Viral vectors are proving their worth in CRISPR applications.
Viral vectors mainly consist of four types: retroviruses, lentiviruses, adenoviruses and adeno-associated viruses (1). They play a huge role in gene therapy, being the vessels that enable the transfer of a gene into a desired cell.
Put simply, viral vectors enable the efficient and viable use of CRISPR applications, with the vector of choice for many CRISPR applications tending to be the lentiviral vector. They succeed where chemical-based reagents fail.
Researchers first developed viral vectors in the 1970s, based upon retroviruses (2). These vectors could insert genetic information into the genome; however, they could only do so in actively dividing cells. Other vectors based on adenoviruses were developed, which could not achieve long-term transgene expression as in the retrovirus model, due to limitations in that they could only infect non-dividing cells.
The lentiviral vector, modified from HIV-1, was known to infect non-dividing cells (3). A lentiviral vector system was then developed in an attempt to find a viral vector system that could achieve sustained transgene expression from infected non-dividing cells.
Lentiviruses are characterized by an envelope, capsid and a RNA genome. The lentiviral vector was engineered so it did not contain any viral-coding genes whilst maintaining genes for replication and viral packaging. There is room for the gene of interest to be cloned.
They can target specific cells with a very high selectivity and their efficiency in most commonly used cell lines is very high, so it is easy to achieve a 100% delivery rate. It is also possible to target both dividing and non-dividing cells with a lentiviral vector as well as primary and hard-to-transfect cells.
Lentiviruses and HIV-1
It may seem strange but recent scientific developments (4) have utilized the HIV-1 modified lentiviral vector to deliver a CRISPR/Cas9 system to cells in the hope of thwarting HIV-1.
HIV-1, the predominant and most commonly referred to HIV virus, accounts for 95% of HIV infections worldwide (5) and affects more than 35 million people (6).
It can be controlled by antiretroviral therapy but there is no complete cure due to the difficulty with eradication of infected cells, as the viral gene is inserted into the infected cell’s chromosomes.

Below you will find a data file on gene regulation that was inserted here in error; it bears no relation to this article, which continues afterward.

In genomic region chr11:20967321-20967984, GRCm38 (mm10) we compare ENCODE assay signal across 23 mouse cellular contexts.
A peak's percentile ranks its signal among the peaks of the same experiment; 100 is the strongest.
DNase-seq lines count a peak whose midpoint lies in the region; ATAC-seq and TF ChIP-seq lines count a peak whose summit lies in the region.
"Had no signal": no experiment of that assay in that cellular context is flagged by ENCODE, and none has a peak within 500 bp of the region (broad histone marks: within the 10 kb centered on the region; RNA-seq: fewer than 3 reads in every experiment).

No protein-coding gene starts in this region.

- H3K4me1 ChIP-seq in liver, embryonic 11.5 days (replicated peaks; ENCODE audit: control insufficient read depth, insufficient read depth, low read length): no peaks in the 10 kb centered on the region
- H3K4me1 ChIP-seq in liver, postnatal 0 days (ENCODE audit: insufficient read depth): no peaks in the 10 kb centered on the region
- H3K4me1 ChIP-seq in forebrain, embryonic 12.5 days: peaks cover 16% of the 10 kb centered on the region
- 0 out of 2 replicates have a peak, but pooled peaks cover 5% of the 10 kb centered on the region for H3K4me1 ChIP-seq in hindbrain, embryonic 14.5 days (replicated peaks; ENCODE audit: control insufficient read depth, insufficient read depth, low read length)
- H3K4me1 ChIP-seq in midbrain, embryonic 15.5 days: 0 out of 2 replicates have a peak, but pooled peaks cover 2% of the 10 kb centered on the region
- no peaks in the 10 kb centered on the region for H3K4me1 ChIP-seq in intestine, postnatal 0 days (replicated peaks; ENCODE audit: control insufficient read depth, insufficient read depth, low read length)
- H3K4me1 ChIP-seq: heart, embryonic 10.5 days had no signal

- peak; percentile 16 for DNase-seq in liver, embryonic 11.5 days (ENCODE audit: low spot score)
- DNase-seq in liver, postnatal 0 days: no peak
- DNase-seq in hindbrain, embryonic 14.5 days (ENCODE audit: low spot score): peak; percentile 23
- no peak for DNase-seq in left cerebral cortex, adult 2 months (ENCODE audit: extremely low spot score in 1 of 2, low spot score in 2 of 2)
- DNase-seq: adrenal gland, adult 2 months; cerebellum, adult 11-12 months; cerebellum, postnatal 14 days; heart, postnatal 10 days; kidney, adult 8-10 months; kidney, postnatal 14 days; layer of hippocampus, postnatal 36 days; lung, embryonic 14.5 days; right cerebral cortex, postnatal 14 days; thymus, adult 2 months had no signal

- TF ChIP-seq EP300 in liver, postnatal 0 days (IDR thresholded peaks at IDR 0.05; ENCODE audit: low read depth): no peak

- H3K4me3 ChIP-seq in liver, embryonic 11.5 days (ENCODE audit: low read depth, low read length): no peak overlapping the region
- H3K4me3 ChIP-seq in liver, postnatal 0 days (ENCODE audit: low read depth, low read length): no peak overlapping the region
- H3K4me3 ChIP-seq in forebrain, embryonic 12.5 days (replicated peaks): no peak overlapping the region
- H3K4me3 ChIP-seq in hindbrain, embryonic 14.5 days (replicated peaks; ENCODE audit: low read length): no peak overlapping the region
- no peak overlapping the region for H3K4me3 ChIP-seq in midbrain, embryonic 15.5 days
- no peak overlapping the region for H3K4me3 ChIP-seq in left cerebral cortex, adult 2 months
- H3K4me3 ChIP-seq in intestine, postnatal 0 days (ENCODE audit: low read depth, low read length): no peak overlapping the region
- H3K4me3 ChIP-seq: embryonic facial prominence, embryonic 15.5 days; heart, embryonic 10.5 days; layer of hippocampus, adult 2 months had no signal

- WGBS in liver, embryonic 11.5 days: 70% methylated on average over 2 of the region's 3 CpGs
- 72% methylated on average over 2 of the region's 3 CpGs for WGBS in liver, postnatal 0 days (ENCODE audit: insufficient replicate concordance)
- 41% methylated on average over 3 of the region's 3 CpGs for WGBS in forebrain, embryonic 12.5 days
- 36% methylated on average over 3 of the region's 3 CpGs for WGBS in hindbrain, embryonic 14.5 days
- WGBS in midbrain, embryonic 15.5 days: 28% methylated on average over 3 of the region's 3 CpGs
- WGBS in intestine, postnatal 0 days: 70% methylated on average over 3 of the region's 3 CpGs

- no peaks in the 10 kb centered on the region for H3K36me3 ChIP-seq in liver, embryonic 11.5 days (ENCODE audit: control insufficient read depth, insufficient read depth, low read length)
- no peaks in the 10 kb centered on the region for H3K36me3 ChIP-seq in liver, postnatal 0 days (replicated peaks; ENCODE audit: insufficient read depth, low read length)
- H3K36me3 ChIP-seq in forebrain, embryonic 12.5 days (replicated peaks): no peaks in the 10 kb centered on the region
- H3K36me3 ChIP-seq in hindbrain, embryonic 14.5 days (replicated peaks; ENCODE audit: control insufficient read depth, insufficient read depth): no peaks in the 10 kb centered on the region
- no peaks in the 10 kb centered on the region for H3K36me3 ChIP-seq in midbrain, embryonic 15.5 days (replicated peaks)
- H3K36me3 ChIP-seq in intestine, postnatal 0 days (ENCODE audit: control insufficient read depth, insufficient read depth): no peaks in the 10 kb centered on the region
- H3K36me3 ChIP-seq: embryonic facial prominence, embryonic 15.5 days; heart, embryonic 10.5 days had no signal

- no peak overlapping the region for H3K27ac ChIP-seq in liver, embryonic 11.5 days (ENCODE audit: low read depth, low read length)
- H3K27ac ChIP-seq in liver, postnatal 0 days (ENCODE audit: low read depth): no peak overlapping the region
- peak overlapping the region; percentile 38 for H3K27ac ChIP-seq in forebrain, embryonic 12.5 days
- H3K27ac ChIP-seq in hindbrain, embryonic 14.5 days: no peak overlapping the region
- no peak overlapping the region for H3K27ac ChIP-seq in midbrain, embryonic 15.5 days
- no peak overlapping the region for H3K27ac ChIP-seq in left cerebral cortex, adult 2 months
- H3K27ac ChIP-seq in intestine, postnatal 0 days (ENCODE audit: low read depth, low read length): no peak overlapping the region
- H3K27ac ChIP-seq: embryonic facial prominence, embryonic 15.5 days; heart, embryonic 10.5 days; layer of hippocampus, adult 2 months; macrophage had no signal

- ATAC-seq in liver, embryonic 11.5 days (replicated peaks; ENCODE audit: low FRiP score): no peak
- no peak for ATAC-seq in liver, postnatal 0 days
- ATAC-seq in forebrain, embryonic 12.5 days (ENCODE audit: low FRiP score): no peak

Genome editing, particularly the CRISPR/Cas9 system, has the potential to allow the removal of these inserted HIV-1 genes.
This study, published in Scientific Reports, has targeted two genes that regulate the proliferation of HIV-1, known as tat and rev. The team of researchers from Kobe University (Hyogo, Japan) designed six types of guide RNAs (gRNAs) to enable specific genome editing using the CRISPR/Cas9 system. Three gRNAs were developed to target the tat gene and three were developed to target the rev gene.
The gRNAs and the Cas9 enzyme were packaged into a lentiviral vector, so the gRNA could direct the Cas9 to the relevant sites in the DNA. They then introduced the system to cultured cells, demonstrating that they were able to effectively halt expression of the target genes. There were also no detectable off-site mutations in the DNA of the human T cells.
“These results show that the CRISPR/Cas9 system, by targeting the regulatory genes of HIV-1, tat and rev, is a promising method for treating HIV infection” commented associate professor Masanori Kameoka.
“We now need to investigate how we can selectively introduce a CRISPR/Cas9 system that targets HIV-1 genes into the infected cells of patients. In order to safely and effectively introduce the CRISPR/Cas9 system the vectors must be improved. We hope this research will provide us with useful information in developing a treatment method that can completely cure the HIV-1 infection.”
The researchers believe this study may offer a new approach for “functional cures”; however, there is still work to be done in improvements to the vector system and moving the in vitro studies in vivo. The CRISPR system also targeted gene expression in infected, non-dividing CD4+ T cells enabling sustained transgene expression, proving the worth of lentiviral vectors in this context.
“The capability of lentiviral vectors to transduce non-dividing cells, including resting CD4+ T cells, and maintain stable, long-term Cas9 transgene expression supports their potential use in eradicating infected cells constituting the latent reservoir,” the researchers concluded.
“Based on the rapid advances being achieved in CRISPR/Cas9 research, a HIV-1 functional cure may soon be within reach.”
Are viral vectors in it for the long haul?
The use of viral vectors has been and should be approached with caution in any application. However, scientists and manufacturers are working hard to ensure the biosafety of viral vectors.
Lentiviral vectors are prepared so they can only target specific cells and are deficient of any viral-coding genes, meaning there will be no virus produced after infection of the target cells. They are currently considered to be biosafety level 2, which is of a similar level as tissue cultures – tissue cultures should be at least biosafety level 2.
Despite this, progression in advances of non-viral DNA vectors is slowly being made. Whether or not non-viral vectors will outshine their viral counterparts remains to be seen.